Bring Sarah to your group, church, women’s retreat, or organization for powerful, real messages of hope, restoration, and healing.
Available booking dates begin October 6, 2015.
In this 35 minute talk, Sarah tells the gripping story of how an encounter with a Somali woman and her two daughters on a train changed all of their lives.
Sarah had recently moved from the East Coast to Portland, Oregon, where she was recovering from a battle with breast cancer that nearly cost her her life. One afternoon, as she was riding the train towards downtown, she noticed a Somali woman and her two young daughters. The mom and the older girl found seats, but the train was crowded and there wasn’t a seat for the littlest girl, so she climbed into Sarah’s lap and fell asleep.
Sarah struck up a conversation with the Somali mom, who was living in Portland with her 5 girls who were all under the age of 9, with no job, no money, no language skills, and no family or friends.
This was the start of a relationship with the family. As Sarah taught them how to navigate life in America, the Somali woman and her girls helped Sarah by loving her, accepting her into their family, and demonstrating what it meant to have hope and resilience.
Sarah went on to write about their story in her memoir The Invisible Girls, and and she’s putting the proceeds from the book into a college fund she set up for the Somali girls.
As a gifted storyteller, Sarah uses humor, drama and insight to share this inspiring story with people around the world, encouraging them to see the invisible people in their own lives, and to realize that redemption can appear at the most unlikely times, in the most unusual places.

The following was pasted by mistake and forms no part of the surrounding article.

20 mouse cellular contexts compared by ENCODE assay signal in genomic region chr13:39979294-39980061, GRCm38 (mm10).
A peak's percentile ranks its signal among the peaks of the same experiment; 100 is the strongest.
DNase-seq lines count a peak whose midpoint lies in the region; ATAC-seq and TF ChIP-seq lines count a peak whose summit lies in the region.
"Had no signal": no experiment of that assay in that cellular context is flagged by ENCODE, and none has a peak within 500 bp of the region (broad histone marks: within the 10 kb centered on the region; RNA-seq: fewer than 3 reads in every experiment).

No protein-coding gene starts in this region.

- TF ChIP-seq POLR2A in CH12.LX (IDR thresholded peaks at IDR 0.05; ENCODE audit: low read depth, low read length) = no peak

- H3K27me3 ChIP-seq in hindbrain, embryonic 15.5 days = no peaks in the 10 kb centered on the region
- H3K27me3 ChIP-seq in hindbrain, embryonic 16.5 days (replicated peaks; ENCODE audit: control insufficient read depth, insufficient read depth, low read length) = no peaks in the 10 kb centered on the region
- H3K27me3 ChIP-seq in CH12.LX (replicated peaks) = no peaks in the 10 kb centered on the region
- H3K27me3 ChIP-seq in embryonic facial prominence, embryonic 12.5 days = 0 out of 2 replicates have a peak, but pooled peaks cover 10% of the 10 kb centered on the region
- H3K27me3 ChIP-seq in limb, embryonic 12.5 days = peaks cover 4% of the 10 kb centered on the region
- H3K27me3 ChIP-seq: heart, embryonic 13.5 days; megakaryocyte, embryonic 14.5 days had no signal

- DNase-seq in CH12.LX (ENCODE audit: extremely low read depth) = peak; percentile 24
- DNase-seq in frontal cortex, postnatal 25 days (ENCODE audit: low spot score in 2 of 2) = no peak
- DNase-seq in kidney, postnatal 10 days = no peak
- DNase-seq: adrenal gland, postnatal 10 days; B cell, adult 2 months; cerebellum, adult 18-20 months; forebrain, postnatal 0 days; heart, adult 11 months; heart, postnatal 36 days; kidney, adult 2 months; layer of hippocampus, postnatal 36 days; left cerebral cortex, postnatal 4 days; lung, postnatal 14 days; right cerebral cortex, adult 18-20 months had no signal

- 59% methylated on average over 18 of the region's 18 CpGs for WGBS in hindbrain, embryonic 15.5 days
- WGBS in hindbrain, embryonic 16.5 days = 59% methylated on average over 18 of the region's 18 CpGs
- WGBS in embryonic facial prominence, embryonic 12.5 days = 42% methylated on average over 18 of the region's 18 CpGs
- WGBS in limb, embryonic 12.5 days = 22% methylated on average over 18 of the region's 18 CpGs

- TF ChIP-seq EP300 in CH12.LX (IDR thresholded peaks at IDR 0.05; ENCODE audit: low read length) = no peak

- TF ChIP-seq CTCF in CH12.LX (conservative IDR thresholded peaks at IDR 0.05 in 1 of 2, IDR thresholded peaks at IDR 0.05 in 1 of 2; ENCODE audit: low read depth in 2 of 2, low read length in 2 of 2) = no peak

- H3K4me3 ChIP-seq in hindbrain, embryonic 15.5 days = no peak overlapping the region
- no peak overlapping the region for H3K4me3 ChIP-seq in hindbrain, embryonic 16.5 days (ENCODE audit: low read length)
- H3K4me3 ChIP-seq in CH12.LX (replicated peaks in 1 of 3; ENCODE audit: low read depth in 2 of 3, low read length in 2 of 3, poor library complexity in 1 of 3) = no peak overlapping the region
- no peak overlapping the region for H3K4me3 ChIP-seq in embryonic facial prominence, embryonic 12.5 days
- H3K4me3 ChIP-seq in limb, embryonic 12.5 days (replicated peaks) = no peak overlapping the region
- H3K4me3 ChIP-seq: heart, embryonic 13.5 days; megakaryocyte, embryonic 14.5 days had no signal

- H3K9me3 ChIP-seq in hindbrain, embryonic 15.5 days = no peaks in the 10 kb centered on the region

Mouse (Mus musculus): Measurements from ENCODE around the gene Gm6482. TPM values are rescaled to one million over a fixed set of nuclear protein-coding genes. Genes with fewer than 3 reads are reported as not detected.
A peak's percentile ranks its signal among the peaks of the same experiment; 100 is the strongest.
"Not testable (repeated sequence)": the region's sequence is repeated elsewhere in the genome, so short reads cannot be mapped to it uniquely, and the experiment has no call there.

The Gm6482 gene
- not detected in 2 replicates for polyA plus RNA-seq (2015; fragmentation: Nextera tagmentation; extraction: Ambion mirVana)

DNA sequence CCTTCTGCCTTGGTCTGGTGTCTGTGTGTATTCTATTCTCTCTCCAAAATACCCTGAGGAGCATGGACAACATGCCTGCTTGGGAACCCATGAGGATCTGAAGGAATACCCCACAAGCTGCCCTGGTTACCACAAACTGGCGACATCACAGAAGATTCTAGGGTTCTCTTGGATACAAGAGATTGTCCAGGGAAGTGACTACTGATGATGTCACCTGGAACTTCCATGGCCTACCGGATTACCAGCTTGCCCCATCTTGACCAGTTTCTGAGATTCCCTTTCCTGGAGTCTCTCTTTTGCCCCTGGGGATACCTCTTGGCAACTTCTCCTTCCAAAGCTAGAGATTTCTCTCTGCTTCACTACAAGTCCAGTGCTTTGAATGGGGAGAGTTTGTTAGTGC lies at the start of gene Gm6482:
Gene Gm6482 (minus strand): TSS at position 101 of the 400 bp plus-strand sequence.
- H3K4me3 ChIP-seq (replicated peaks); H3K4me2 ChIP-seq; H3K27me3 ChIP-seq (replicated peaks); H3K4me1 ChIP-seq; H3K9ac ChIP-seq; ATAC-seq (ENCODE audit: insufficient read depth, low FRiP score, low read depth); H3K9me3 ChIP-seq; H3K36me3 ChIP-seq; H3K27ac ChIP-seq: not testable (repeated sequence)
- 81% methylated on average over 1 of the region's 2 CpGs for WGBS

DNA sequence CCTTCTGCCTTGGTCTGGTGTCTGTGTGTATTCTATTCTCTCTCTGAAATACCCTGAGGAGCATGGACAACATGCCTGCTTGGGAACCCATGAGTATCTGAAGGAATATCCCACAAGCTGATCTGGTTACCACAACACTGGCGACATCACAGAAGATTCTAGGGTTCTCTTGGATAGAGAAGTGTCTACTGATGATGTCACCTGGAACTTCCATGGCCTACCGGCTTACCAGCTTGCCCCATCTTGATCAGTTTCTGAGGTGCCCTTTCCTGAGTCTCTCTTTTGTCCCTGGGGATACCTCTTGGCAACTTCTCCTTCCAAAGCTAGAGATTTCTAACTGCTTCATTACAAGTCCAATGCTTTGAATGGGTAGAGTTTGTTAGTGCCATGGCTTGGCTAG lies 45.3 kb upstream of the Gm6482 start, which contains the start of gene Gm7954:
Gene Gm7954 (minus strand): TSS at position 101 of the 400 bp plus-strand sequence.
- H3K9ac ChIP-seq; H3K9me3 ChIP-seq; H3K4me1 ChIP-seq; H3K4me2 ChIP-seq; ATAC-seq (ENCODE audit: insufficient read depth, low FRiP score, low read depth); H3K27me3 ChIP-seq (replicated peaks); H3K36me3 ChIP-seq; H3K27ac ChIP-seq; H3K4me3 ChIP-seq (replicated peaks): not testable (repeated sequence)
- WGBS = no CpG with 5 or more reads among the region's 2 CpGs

This talk is perfect for high schools, colleges, non-profit organizations, churches, and women’s groups.
When Sarah Thebarge was 27 years old, her life was going exactly as she’d planned. She had a master’s degree in Medical Science from Yale, and she was earning a Journalism degree at Columbia, on her way to her dream job as a medical reporter. She was also about to get engaged to the man of her dreams.
And then she was diagnosed with breast cancer and, as she describes it, “the wheels fell off the train.”
Her cancer recurred twice. She had five surgeries, chemotherapy and radiation. As she was fighting for her life, her world was falling apart. She had to drop out of journalism school because she was too sick to commute to NYC for classes. Her good friend died of cancer. Her friends moved away, and her church forgot about her. And then the man she was going to marry broke up with her. In a Starbucks parking lot. While she was on chemo.
It was then that Sarah realized she had choices to make.
She could be angry that her life didn’t go as she’d hoped, and, because of all the disappointments, she could refuse to move on with her life. Or, she could accept the losses and decide to set out on a new adventure, even though it was very different from what she had expected.
Sarah chose the latter option. When she finished her treatments, she sold everything she had and bought a one-way ticket from the East Coast to Portland, Oregon, and she started over. It was there that she met a Somali woman and her daughters on a train. She developed a relationship with them, started a blog about them called The Invisible Girls, and then turned the story into a book, using the profits to start a college fund for the Somali girls.
In this inspiring talk, Sarah tells listeners that at some point in their life, the wheels will fall off the train of their life, and they will have a choice to make. They can stay stuck, refusing to move on because life has disappointed them. Or, they can practice acceptance and hop off the train, finding the adventure that’s waiting for them as they begin to blaze a new trail.